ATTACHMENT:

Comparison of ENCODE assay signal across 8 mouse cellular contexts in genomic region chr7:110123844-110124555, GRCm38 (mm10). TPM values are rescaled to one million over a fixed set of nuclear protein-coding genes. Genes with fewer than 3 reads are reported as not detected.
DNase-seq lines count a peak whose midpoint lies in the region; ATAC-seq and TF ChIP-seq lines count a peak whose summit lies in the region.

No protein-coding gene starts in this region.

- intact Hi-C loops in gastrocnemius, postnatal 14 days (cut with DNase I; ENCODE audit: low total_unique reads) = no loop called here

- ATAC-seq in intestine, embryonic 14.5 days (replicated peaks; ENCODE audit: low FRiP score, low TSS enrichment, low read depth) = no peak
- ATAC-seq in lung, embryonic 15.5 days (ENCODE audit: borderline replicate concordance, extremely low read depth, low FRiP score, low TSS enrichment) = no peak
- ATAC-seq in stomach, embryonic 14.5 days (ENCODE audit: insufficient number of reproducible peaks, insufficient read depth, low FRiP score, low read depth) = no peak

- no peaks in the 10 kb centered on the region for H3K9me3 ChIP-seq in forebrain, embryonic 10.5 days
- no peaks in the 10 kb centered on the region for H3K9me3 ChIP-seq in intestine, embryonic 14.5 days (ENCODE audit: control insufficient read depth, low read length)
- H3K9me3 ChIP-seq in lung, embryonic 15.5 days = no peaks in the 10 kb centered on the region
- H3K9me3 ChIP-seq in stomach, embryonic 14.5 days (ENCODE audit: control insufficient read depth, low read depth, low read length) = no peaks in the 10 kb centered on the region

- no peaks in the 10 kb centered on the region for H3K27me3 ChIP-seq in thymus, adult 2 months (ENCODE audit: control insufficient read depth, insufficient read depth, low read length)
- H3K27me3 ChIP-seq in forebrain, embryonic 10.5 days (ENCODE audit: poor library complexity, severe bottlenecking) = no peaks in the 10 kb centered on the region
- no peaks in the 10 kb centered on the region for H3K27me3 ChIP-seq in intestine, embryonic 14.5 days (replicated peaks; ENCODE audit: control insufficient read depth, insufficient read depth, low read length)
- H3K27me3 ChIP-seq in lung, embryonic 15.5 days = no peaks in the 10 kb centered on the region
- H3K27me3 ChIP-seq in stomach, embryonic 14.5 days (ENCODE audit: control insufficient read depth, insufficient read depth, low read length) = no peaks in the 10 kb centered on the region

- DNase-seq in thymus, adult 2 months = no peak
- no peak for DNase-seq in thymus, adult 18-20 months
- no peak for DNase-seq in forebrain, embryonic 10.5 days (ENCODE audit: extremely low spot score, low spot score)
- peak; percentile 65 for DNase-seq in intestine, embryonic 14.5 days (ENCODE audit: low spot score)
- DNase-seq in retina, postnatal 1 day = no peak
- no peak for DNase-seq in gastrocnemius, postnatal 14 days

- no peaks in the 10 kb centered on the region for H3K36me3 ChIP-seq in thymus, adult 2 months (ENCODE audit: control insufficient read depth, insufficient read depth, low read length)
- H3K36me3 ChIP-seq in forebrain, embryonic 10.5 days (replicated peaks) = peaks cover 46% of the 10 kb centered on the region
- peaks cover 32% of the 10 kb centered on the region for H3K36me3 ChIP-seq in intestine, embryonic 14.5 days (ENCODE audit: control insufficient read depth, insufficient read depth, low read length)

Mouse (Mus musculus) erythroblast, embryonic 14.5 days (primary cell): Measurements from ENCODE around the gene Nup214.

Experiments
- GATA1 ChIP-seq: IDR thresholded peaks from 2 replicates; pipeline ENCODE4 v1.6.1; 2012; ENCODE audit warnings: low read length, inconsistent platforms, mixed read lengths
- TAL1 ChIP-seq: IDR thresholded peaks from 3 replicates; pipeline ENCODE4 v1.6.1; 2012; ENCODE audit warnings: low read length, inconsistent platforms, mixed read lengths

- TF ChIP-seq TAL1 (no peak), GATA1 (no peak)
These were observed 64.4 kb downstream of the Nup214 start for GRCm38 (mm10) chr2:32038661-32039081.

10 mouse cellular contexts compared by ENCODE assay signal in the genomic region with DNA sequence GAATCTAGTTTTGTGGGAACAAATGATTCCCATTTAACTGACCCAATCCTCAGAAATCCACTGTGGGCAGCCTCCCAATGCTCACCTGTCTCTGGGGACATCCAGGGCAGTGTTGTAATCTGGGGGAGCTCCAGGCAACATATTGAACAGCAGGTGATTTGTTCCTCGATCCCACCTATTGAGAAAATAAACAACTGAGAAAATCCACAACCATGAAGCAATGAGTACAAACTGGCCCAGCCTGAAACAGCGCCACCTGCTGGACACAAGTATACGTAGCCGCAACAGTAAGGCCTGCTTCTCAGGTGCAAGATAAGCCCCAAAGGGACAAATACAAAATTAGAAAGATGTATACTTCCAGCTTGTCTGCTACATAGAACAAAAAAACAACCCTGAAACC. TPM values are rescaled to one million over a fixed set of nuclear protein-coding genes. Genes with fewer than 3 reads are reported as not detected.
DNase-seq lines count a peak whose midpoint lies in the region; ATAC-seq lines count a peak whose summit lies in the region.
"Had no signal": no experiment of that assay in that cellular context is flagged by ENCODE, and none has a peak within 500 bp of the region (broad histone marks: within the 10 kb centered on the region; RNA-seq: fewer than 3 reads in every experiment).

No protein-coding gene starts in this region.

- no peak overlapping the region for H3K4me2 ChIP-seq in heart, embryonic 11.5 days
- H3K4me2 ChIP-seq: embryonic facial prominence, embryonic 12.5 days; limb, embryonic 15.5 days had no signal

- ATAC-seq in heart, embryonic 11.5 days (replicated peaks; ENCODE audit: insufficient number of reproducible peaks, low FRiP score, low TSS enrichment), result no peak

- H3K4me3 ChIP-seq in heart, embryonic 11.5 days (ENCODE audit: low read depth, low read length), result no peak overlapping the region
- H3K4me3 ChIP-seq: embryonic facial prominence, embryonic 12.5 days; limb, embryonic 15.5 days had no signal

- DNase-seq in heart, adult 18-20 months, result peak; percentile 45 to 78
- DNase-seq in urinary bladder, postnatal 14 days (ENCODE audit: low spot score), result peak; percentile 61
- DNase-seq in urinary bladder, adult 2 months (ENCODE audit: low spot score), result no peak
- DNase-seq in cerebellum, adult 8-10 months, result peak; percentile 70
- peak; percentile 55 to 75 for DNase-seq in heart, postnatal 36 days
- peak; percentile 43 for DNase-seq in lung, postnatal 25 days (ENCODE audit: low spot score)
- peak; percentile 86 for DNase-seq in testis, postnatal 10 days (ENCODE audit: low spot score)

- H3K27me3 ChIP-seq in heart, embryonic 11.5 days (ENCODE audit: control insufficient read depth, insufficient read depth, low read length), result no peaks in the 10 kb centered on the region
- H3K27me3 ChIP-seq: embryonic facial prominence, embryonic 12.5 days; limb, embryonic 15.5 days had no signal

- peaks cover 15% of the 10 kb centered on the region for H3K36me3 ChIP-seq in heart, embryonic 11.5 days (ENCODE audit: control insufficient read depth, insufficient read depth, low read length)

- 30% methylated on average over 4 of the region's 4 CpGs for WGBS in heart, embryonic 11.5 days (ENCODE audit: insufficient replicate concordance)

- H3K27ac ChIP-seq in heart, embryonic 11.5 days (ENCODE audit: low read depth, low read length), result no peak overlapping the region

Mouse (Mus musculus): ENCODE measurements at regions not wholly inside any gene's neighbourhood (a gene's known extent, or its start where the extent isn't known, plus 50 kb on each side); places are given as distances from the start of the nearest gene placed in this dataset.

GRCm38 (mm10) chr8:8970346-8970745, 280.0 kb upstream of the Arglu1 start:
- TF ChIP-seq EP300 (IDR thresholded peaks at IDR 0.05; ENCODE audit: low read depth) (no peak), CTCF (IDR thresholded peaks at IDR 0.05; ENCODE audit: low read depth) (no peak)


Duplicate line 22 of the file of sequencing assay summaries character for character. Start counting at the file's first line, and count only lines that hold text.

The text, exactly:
- no peak for DNase-seq in gastrocnemius, postnatal 14 days